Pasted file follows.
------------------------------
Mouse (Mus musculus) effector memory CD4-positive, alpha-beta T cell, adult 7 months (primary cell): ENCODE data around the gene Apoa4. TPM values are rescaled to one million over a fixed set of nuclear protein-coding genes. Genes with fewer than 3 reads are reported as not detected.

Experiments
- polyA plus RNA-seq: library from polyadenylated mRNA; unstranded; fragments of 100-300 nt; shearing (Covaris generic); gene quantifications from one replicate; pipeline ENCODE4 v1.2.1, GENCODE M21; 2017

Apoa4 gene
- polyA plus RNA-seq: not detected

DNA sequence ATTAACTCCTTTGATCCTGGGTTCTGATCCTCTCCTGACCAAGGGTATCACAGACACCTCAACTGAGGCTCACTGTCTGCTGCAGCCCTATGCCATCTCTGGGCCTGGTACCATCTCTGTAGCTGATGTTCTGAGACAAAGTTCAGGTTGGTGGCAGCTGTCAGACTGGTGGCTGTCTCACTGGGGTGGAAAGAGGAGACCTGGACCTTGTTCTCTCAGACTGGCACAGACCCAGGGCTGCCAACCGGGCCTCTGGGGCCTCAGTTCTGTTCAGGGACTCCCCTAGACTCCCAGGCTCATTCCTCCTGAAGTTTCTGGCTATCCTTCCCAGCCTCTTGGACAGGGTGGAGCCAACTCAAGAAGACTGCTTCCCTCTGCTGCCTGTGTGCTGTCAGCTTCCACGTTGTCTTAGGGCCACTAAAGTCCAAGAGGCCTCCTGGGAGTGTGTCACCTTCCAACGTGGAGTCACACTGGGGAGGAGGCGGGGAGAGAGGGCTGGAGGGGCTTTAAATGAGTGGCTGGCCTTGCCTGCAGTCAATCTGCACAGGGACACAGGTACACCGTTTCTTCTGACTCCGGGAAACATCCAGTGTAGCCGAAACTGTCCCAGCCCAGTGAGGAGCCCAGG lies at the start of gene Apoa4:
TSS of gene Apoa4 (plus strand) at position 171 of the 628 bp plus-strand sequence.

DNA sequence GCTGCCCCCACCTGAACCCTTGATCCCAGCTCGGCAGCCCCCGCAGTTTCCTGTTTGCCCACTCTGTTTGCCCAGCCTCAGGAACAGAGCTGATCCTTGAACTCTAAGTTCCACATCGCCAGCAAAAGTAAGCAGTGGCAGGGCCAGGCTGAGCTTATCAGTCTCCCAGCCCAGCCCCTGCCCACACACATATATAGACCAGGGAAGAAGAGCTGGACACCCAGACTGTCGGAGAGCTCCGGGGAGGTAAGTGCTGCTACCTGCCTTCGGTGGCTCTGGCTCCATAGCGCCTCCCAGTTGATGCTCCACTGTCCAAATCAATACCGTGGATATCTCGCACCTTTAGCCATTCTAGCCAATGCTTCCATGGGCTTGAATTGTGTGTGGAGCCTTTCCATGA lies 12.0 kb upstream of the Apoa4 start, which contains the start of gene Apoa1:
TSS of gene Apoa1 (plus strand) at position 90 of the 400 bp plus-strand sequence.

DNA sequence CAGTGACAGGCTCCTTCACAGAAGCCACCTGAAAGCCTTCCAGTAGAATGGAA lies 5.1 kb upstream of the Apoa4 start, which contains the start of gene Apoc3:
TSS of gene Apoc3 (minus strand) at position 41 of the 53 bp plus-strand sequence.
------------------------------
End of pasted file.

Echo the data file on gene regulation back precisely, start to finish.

Mouse (Mus musculus) effector memory CD4-positive, alpha-beta T cell, adult 7 months (primary cell): ENCODE data around the gene Apoa4. TPM values are rescaled to one million over a fixed set of nuclear protein-coding genes. Genes with fewer than 3 reads are reported as not detected.

Experiments
- polyA plus RNA-seq: library from polyadenylated mRNA; unstranded; fragments of 100-300 nt; shearing (Covaris generic); gene quantifications from one replicate; pipeline ENCODE4 v1.2.1, GENCODE M21; 2017

Apoa4 gene
- polyA plus RNA-seq: not detected

DNA sequence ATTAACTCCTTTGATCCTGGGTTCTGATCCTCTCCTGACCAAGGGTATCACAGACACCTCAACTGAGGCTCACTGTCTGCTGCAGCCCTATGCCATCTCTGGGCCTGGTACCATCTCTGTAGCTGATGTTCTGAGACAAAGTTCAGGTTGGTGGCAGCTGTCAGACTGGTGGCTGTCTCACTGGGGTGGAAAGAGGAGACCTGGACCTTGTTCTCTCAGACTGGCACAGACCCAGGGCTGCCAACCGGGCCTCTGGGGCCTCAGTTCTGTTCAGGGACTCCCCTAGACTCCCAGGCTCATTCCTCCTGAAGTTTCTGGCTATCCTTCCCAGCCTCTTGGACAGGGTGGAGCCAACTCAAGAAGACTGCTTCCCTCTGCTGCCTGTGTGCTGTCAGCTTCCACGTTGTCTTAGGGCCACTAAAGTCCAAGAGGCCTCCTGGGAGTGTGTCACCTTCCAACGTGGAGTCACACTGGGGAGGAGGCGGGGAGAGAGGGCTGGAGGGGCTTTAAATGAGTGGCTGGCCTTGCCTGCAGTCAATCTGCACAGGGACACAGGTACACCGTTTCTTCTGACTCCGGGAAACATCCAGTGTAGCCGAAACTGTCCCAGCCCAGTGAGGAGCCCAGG lies at the start of gene Apoa4:
TSS of gene Apoa4 (plus strand) at position 171 of the 628 bp plus-strand sequence.

DNA sequence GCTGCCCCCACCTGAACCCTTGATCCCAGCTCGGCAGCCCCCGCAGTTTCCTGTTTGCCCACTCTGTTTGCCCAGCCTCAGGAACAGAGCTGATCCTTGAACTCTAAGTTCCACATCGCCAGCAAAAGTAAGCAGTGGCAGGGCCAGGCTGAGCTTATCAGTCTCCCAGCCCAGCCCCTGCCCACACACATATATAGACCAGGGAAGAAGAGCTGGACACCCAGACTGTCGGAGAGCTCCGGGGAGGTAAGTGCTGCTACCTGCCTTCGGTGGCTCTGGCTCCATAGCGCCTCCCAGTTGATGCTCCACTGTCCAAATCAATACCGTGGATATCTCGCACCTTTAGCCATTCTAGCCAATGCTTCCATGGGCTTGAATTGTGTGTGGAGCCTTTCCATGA lies 12.0 kb upstream of the Apoa4 start, which contains the start of gene Apoa1:
TSS of gene Apoa1 (plus strand) at position 90 of the 400 bp plus-strand sequence.

DNA sequence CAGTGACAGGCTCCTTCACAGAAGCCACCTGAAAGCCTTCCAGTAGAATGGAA lies 5.1 kb upstream of the Apoa4 start, which contains the start of gene Apoc3:
TSS of gene Apoc3 (minus strand) at position 41 of the 53 bp plus-strand sequence.